America’s leading professional organization for journalists applauded on Thursday efforts by U.S. lawmakers to advance press freedom.
Legislation filed in the House Thursday would bar foreign aid for government entities that the U.S. government determines to have egregiously violated journalists’ human rights, and it would require sanctions on individuals who participated in such acts.
The bill, named “The Jamal Khashoggi Press Freedom Accountability Act of 2021,” was authored in the House by Rep. Adam Schiff, D-Calif. A companion measure was offered in the Senate last year by Democratic Sens. Patrick J. Leahy of Vermont and Amy Klobuchar of Minnesota. Khashoggi, a Saudi Arabian Washington Post columnist, was killed in October 2018 in Turkey by agents of Saudi Crown Prince Mohammed bin Salman.
Meanwhile, a separate bill unveiled in the Senate on Thursday would direct the U.S. State Department to establish an ambassador-at-large for press freedom and train foreign-service officers on how to promote media independence and protect foreign journalists. The bill, “The Global Press Freedom Act,” was written by Sens. Todd Young, an Indiana Republican, and Brian Schatz, a Hawaii Democrat.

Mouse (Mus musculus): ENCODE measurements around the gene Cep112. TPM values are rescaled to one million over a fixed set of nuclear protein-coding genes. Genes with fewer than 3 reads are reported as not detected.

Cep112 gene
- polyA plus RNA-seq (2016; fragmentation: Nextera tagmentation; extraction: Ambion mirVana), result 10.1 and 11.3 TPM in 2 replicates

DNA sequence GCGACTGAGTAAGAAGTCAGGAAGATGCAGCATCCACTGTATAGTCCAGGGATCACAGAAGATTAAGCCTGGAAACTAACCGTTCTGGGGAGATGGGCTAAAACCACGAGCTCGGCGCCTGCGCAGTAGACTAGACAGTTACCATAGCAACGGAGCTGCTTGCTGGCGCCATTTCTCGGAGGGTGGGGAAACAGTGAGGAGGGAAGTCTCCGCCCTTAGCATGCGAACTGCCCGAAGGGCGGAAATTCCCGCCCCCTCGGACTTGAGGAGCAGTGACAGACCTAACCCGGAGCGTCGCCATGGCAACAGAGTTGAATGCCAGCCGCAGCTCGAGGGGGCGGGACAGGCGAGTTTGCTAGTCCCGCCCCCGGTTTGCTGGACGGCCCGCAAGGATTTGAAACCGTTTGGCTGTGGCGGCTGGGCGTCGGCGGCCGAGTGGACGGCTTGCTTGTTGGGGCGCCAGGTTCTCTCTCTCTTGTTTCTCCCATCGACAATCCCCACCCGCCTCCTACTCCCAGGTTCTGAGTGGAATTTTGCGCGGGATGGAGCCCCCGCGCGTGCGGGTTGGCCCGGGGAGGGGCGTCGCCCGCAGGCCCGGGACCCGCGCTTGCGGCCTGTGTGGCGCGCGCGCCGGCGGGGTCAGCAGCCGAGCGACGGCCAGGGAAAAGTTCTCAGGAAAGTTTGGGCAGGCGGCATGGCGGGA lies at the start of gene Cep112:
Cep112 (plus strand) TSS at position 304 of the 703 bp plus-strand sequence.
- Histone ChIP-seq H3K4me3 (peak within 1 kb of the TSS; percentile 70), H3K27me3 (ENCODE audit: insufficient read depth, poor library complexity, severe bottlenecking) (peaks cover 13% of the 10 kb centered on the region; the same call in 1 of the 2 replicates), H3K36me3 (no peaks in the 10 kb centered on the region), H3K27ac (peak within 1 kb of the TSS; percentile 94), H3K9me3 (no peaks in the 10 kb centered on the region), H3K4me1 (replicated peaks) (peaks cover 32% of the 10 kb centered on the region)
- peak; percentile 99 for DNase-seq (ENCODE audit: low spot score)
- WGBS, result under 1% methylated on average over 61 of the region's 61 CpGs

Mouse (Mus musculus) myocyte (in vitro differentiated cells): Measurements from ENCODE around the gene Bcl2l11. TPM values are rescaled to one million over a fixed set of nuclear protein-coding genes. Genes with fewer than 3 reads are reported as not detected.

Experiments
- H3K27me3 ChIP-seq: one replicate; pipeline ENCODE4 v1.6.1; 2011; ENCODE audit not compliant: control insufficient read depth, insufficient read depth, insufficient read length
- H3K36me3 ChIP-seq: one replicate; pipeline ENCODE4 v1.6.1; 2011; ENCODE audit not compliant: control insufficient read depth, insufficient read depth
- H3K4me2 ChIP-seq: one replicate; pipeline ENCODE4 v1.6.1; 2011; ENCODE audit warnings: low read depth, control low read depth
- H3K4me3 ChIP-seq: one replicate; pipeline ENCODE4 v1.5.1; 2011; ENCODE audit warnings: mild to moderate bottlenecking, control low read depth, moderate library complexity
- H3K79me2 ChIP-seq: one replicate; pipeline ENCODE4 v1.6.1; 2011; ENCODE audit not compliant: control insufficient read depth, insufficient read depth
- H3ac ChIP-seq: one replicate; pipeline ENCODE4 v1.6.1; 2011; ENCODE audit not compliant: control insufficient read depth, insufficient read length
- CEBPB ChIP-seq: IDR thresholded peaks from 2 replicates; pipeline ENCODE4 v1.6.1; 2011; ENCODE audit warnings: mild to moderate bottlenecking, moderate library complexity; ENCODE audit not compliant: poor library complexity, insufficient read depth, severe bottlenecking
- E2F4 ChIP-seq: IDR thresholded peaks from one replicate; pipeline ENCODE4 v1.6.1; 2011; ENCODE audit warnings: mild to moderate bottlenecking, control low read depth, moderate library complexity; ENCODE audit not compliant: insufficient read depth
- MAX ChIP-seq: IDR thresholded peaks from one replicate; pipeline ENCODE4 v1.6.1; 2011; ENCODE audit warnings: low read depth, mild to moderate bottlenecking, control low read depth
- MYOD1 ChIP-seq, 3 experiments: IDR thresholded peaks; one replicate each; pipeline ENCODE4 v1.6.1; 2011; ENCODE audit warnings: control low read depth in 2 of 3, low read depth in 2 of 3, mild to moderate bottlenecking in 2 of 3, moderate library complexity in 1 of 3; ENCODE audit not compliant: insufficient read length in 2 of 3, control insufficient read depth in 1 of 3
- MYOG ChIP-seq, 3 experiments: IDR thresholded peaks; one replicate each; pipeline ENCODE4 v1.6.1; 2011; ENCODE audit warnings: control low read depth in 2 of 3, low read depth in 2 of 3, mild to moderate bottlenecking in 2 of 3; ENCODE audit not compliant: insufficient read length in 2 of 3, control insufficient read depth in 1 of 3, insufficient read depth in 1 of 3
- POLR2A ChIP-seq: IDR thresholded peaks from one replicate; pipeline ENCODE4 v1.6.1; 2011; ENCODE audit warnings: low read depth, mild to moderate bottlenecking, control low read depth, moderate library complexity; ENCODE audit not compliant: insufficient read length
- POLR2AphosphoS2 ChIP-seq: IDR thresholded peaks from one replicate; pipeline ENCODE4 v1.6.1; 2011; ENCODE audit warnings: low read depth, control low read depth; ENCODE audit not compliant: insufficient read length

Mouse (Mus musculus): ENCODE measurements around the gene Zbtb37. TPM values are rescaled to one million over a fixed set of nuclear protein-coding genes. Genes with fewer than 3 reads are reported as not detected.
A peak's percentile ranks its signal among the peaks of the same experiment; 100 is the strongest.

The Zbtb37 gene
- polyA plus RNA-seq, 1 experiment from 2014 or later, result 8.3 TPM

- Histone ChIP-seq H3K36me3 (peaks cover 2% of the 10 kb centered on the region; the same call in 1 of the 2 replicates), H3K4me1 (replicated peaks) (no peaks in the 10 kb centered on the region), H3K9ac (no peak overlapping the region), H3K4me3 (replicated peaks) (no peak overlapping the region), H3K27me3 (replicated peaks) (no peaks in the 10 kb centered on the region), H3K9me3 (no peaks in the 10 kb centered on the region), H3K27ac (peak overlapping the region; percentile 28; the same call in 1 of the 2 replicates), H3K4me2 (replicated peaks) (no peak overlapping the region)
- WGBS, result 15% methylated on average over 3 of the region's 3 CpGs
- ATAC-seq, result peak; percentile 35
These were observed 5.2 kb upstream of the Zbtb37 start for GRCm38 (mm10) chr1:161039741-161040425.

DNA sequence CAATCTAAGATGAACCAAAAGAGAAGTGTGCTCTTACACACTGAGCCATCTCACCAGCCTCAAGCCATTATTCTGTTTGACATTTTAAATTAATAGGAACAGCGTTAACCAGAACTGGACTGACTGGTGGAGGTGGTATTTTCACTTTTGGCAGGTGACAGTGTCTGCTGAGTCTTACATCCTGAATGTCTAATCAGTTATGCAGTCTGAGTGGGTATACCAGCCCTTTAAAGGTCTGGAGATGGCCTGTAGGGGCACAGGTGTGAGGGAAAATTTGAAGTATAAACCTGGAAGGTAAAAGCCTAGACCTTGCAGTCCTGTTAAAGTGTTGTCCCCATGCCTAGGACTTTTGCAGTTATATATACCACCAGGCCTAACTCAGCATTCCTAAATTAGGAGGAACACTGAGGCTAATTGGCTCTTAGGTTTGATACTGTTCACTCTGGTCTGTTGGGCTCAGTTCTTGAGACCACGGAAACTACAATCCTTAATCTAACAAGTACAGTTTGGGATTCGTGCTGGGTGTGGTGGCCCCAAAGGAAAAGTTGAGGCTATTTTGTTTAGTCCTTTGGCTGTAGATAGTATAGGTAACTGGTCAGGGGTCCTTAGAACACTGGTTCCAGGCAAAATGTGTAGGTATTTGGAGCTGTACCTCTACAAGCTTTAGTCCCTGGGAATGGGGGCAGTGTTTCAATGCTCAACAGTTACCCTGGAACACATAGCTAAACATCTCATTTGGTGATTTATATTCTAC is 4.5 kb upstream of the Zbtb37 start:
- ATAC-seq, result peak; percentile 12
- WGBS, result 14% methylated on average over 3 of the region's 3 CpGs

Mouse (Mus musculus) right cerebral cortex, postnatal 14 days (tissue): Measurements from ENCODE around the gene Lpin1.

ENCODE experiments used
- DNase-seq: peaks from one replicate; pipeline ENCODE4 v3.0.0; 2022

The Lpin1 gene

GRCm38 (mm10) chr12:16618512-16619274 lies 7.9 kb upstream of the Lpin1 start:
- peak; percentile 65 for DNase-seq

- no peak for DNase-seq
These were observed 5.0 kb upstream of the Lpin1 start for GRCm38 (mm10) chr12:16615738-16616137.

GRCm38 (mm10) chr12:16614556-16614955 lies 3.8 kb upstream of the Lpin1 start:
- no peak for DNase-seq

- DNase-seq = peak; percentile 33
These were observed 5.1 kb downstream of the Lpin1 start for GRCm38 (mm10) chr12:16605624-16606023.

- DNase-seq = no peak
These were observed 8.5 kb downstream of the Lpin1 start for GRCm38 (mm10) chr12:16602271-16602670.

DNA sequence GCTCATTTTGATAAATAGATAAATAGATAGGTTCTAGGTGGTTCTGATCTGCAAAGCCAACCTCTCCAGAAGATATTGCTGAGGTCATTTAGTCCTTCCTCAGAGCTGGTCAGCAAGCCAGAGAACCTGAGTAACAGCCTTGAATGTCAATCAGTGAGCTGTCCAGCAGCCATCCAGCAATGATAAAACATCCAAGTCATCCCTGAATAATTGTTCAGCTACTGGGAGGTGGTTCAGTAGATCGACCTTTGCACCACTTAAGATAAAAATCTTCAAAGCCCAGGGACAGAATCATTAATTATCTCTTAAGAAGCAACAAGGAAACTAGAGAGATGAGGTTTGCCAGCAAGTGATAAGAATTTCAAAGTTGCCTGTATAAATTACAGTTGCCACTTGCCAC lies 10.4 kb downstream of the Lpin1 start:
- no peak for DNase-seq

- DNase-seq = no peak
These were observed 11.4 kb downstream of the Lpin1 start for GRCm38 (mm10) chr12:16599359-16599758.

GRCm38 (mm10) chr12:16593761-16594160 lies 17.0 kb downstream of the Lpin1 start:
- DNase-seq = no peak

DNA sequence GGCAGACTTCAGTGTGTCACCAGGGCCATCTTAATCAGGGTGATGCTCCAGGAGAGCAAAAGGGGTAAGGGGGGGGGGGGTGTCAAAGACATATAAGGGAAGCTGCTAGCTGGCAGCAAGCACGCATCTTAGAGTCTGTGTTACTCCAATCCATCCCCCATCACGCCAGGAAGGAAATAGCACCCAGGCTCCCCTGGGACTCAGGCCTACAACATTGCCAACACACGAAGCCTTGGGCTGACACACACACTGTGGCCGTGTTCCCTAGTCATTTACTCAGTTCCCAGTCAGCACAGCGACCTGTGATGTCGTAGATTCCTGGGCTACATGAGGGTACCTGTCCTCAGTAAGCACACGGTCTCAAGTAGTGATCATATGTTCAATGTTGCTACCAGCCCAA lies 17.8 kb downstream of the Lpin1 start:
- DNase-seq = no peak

In 2020, 21 journalists were killed because they reported the news, according to the Committee to Protect Journalists. Several other indicators of press independence and safety have shown declines of late.
National Press Club President Lisa Nicole Matthews and NPC Journalism Institute President Angela Greiling Keane issued the following statement:
“Every year, dozens of journalists worldwide are either killed or attacked, and the 2018 murder of Jamal Khashoggi was one of the more horrific examples of this unacceptable phenomenon. We applaud any effort that would serve justice in cases where journalists are killed or otherwise grossly abused or that would promote global press freedom.”